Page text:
YAKIMA, Wash. (AP) — Washington’s snowpack is less than a year ago and officials say it’s similar to the start of 2015, the state’s last big drought.
The Capital Press reports the statewide snowpack is 47% of normal. It was 46% of normal at this time five years ago.
“It’s very reminiscent of 2015, but this year we are way behind on mountain precipitation,” said Scott Pattee, state water supply specialist for the Natural Resources Conservation Service in Mount Vernon, Washington. “It’s worrisome. It’s the third slowest start in snow accumulation statewide since the 1990s and we had one of the driest Novembers on record.”
The biggest concern is the five mountain reservoirs serving the Yakima Basin are significantly behind in recharging, and 130% to 135% of normal snowfall is now needed in the Upper Yakima to get it back to normal by April 1, he said.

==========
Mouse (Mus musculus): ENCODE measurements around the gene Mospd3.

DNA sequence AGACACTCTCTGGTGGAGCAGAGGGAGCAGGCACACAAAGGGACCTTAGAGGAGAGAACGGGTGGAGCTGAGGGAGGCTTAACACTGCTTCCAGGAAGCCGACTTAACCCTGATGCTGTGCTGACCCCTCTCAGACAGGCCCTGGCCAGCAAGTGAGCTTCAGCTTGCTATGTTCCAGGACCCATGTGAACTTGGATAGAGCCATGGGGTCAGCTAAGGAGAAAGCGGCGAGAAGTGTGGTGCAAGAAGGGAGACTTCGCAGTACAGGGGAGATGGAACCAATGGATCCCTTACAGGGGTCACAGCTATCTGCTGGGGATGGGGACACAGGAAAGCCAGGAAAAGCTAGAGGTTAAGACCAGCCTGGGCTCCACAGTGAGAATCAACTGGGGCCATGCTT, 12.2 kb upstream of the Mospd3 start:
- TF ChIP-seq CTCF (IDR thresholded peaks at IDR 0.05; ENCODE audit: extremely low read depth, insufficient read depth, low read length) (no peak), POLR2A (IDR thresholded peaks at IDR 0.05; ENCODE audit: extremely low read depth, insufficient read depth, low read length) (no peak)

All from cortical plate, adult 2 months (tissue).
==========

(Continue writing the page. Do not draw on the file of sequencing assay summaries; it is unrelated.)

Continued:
Elsewhere, normal snowfall from here on out would mean 70 to 80% of normal snowpack by April 1, he said.
A majority of the Cascades are 25 to 50% of normal snow water equivalent, said Douglas Call, US Bureau of Reclamation Yakima River operator.
The U.S. Climate Prediction Center says the odds are good for temperatures slightly above normal through March. The outlook for precipitation is better than normal west of the Cascade crest and normal to the east.